Although small, the thyroid gland has many important functions within the human body. Most importantly, it produces and secretes hormones into the blood which influence the metabolism of cells. The thyroid is located at the front of the neck and consists of two lobes, one on each side of the windpipe and adjoined by a small strip of thyroid tissue known as the isthmus.

The three hormones produced by the thyroid are:

  • T3 (triiodothyronine)
  • T4 (tetraiodothyronine)
  • Calcitonin

T3 and T4 are the active forms of the thyroid hormone, thyroxine, and are involved in the regulation of:

  • The body’s metabolic rate
  • Heart function
  • Digestive function
  • Muscle control
  • Brain development
  • Bone maintenance

What’s the difference between hyperthyroidism and hypothyroidism?

Hyper- and hypothyroidism are conditions which affect the performance of the thyroid.

Hyperthyroidism is where the thyroid is overactive and produces too much of the thyroid hormones.

When too much of T3 and T4 are produced, the following symptoms can occur:

  • Feeling nervous, anxious or irritable
  • Weight loss
  • Hyperactive
  • Mood swings
  • Diarrhoea
  • Fatigue
  • Weak muscles
  • Itchiness
  • Low sex drive
  • Need to pee more often
  • Increased thirst

Hypothyroidism or an underactive thyroid, on the other hand, is characterised by the failure of the thyroid to produce enough T3 or T4. As a result, symptoms can include:

  • Fatigue
  • Feeling cold
  • Depression
  • Weight gain
  • Muscle cramps and aches
  • Low sex drive
  • Brittle hair and nails
  • Dry skin
  • Irregular or heavy periods

How often should a thyroid test be carried out?

A blood test can determine the function of the thyroid. The test measures the levels of TSH, T4 and T3 in the blood. The free portions of T3 and T4 are usually measured as this is the active part of each hormone. Laboratories use reference ranges when analysing the function of the thyroid. Typical reference ranges for a healthy individual may look like this:

  • TSH 0.27– 4.2 mIU/L
  • FT4 12.0 – 22.0 pmol/L
  • FT3 3.1 – 6.8 pmol/L

Different laboratories use different reference ranges, but if your results fall outside of these parameters you could be diagnosed with hypo- or hyperthyroidism. Subclinical hypothyroidism, on the other hand, occurs when your blood TSH level is slightly raised but your FT4 is within the normal range.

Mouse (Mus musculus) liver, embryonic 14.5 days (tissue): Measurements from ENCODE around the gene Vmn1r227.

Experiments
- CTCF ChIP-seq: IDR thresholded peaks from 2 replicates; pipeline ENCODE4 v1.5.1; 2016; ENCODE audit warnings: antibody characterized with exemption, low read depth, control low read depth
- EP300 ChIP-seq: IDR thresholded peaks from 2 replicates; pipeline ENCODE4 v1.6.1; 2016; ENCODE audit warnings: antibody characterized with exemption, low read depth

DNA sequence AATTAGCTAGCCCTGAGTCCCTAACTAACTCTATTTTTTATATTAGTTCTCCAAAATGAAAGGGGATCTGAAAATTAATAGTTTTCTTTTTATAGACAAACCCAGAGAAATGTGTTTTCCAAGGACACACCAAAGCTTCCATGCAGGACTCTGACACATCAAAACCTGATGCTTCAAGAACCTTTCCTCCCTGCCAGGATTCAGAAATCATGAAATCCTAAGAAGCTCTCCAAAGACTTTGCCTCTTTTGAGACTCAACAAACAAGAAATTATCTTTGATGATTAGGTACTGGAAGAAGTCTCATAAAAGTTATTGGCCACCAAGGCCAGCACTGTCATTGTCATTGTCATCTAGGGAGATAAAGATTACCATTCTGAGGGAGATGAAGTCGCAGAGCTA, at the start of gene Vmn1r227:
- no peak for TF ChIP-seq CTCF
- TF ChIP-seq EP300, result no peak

How often you will need to have a thyroid test following diagnosis will depend on your condition and treatment. If you are diagnosed with a thyroid condition you will be prescribed treatment with the aim of making you feel better and preventing any long-term damage.

TSH is the most sensitive biomarker for thyroid function and is often used to ensure the hormone replacement therapy you are prescribed is working as effectively as it should.

How often should T3 levels be checked?

Thyroid problems can be identified by measuring the level of FT3 in the blood. High levels indicate an overactive thyroid whereas low levels indicate an underactive thyroid.

FT3 can be used to:

  • test to see if your thyroid is performing properly
  • diagnose hyperthyroidism

FT3 is only really requested when diagnosing or testing the severity of hyperthyroidism.

How often should T4 levels be checked?

Equally, FT4 is also used to identify thyroid issues and can be used to detect both hypo- and hyperthyroidism. With high levels suggesting an overactive thyroid and low levels of FT4 indicating an underactive thyroid. However, the levels of FT4 are often used in conjunction with presenting symptoms to identify a thyroid problem, rather than alone.

If you are diagnosed with hyperthyroidism, you will usually be offered TSH and FT4 tests, but how often they are performed will depend on the treatment you are receiving.

If hypothyroidism is diagnosed, you will usually begin taking levothyroxine, a synthetic, man-made version of the thyroid hormone, thyroxine. If hyperthyroidism is diagnosed, however, treatment options include:

  • Antithyroid drugs
  • Surgery to remove some of or all the thyroid gland
  • Radioactive iodine to reduce the thyroid’s activity

When treatment commences, it is likely you will have blood tests on a regular basis, possibly every few weeks to assess your body’s response to treatment. Once the treatment has made your condition stable, the frequency of the blood tests should reduce. However, if you have an underactive thyroid you will need to have your TSH levels tested once a year to make sure they are within the normal parameters.

Summary

  • Blood tests are the most accurate way to diagnose and manage thyroid disorders
  • Your symptoms and your general wellbeing are also key to your diagnosis
  • If you are taking medication and you’re still not feeling well, your doctor can change the dose to help manage the condition better
  • You should have a blood test at least once a year if you have already been diagnosed with a thyroid problem
  • You will need a TSH test once a year if you have an underactive thyroid
  • If you fall pregnant and have a thyroid disorder you should have a blood test during early pregnancy
  • You shouldn’t alter your medication dose without consulting a doctor

 


 

References

Informed Health Online [Internet]. Cologne, Germany: Institute for Quality and Efficiency in Health Care (IQWiG); 2006-. How does the thyroid gland work? 2010 Nov 17 [Updated 2018 Apr 19]. Available from: https://www.ncbi.nlm.nih.gov/books/NBK279388/

Lab Tests Online UK. (2019). Thyroid Function Tests. Available at: https://labtestsonline.org.uk/tests/thyroid-function-tests

Society for Endocrinology. (2018). Triiodothyronine. Available at: http://www.yourhormones.info/hormones/triiodothyronine/

Society for Endocrinology. (2018). Thyroxine. Available at: http://www.yourhormones.info/hormones/thyroxine/